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I already took a week off and then an easy week, because i started noticing the symptoms of overreaching/overtraining (late jan, early feb), which helped tremendously in getting the right feeling on the bike again.

This time it’s completely different: Tuesday, Wednesday went great, Thursday was a meh day, and Saturday I was gasping for air at watts I usually do with a smile on my face. no tired/depressed feeling whatsoever.

There’s clearly something up then (either with your training plan or health - I hope it’s the former).

More details on your training history might help. When did you start training? What’s your progression been etc. Could it be you ramped up too quickly?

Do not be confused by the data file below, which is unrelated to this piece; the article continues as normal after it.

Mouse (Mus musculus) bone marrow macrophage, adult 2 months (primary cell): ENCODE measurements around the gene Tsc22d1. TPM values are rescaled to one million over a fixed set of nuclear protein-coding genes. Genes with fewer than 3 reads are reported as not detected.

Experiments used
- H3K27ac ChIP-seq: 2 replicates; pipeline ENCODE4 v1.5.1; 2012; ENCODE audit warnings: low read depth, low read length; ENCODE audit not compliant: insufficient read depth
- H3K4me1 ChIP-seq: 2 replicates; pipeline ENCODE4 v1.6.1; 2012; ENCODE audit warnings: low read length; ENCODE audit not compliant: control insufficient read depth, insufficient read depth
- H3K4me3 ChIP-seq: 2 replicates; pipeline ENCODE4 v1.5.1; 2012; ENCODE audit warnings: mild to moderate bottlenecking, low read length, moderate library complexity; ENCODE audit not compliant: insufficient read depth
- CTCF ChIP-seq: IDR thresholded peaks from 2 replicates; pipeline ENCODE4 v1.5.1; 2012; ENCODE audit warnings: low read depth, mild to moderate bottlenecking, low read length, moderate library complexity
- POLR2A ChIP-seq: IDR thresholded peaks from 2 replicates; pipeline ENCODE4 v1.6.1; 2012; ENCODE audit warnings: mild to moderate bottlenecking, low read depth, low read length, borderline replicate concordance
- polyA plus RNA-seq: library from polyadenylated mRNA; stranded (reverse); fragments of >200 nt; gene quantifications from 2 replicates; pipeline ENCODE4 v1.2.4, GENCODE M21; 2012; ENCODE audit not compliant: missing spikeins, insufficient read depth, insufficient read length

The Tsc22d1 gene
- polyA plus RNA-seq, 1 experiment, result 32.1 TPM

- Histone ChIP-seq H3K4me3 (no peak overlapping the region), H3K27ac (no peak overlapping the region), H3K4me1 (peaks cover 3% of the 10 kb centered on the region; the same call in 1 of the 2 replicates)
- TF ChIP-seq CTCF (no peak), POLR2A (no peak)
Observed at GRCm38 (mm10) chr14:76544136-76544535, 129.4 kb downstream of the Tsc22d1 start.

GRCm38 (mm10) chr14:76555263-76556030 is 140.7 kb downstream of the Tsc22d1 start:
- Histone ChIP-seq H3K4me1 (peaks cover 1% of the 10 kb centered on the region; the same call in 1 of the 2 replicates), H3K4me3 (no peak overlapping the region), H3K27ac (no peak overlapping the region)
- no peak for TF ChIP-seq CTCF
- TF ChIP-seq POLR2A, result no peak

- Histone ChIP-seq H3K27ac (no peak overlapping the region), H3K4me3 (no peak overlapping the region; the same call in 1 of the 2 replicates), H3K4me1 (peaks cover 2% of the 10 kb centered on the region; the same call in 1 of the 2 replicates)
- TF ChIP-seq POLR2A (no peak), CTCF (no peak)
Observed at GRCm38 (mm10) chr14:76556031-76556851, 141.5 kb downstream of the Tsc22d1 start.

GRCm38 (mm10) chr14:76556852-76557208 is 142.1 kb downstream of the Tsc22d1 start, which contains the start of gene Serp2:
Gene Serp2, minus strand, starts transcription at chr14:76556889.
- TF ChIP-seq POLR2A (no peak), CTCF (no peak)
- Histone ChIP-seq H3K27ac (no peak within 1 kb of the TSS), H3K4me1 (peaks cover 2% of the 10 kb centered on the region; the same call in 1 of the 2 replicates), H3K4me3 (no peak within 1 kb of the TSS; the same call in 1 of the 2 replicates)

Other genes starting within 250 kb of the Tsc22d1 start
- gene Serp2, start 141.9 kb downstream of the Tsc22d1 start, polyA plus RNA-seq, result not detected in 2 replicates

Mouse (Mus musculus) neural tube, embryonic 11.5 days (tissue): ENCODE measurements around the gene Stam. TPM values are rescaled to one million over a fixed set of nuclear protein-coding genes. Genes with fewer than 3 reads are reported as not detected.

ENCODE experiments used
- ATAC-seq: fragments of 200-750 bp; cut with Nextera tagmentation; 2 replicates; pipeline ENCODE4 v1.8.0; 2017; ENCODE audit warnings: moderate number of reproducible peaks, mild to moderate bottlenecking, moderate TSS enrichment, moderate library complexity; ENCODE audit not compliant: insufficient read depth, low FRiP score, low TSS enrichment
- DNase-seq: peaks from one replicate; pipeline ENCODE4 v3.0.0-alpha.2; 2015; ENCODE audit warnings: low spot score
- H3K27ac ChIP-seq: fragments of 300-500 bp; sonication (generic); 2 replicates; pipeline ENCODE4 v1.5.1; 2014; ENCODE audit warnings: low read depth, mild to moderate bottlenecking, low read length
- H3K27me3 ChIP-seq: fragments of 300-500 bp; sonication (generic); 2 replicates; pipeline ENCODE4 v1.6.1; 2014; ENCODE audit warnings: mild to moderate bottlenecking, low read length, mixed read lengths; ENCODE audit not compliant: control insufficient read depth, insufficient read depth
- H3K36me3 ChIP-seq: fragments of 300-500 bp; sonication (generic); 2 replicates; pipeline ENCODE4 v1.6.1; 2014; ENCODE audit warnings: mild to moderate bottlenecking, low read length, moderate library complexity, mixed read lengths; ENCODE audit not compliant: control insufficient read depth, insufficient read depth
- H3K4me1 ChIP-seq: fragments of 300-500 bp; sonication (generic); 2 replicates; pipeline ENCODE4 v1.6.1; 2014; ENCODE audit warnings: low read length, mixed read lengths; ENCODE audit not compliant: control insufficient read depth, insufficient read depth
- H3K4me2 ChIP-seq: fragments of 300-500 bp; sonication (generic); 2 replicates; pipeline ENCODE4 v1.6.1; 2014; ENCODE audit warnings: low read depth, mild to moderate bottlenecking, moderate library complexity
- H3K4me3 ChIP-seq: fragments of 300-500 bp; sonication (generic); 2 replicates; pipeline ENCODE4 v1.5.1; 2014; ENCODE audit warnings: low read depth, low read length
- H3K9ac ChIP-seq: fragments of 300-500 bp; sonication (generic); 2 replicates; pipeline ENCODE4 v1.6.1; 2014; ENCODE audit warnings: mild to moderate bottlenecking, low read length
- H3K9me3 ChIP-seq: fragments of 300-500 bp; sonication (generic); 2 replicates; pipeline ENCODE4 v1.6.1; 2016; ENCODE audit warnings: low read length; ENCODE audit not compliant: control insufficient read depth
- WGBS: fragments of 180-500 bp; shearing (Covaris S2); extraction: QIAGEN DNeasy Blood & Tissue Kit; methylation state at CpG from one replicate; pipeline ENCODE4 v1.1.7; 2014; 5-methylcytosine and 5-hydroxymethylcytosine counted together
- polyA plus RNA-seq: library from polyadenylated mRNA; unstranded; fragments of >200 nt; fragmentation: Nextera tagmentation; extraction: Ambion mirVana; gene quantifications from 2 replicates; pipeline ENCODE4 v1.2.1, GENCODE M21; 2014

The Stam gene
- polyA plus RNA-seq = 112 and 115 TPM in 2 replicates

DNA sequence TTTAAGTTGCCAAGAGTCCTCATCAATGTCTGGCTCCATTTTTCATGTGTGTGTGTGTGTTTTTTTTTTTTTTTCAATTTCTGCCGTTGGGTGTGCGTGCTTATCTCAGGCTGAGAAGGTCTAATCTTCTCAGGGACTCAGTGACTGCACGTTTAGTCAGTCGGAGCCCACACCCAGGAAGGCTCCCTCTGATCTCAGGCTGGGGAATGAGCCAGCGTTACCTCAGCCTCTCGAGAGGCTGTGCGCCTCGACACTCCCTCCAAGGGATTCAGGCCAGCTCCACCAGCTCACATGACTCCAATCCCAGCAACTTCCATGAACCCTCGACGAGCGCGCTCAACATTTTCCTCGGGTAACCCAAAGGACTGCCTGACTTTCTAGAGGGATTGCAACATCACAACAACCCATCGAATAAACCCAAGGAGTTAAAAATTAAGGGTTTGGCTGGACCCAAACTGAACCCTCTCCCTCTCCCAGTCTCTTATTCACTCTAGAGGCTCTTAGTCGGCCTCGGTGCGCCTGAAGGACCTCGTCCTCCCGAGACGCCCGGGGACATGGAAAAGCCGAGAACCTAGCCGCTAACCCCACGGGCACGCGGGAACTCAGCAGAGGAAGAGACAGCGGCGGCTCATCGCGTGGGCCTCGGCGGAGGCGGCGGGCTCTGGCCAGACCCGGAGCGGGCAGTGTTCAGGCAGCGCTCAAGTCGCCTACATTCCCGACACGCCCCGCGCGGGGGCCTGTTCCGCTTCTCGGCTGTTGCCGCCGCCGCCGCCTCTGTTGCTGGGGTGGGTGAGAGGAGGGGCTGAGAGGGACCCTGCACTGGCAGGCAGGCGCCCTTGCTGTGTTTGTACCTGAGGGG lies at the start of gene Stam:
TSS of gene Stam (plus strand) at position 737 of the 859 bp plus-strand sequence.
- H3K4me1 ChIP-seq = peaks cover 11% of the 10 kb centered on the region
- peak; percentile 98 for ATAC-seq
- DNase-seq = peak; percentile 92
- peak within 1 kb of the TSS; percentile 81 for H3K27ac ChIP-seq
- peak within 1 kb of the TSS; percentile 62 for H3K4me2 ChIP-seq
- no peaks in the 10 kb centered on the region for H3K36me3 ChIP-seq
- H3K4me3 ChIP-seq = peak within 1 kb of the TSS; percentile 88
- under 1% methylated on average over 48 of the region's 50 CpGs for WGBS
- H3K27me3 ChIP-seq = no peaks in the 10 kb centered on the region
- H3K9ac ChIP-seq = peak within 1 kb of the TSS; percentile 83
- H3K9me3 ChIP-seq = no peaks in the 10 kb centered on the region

Also, could be worth getting checked out for viral antibodies. EBV for example.

A quick check of your calendar suggests you haven’t taken a week off since last June, if I’m correct.

Would be worthwhile doing if you’re experiencing symptoms of being sick

Do you have children, are you in a current complete lockdown? I have and I am… i too feel so tired every day after taking care off everything at the same time: Job, kids, household, organizing the daily living… i can barely stay awake after 7pm… actually Since the harsh lockdown came back 2 weeks ago I could not do any workout since then… just two outdoor rides one week apart… so just to show how much daily stress takes a toll

Every year I do between 300 and 400 hrs, but I started doing real structured training on TR from last summer. Started out with SSB1 with an ftp of 284, and progressing through SSB2 and SusBuild peaking at and ftp of 307 at the end of last year.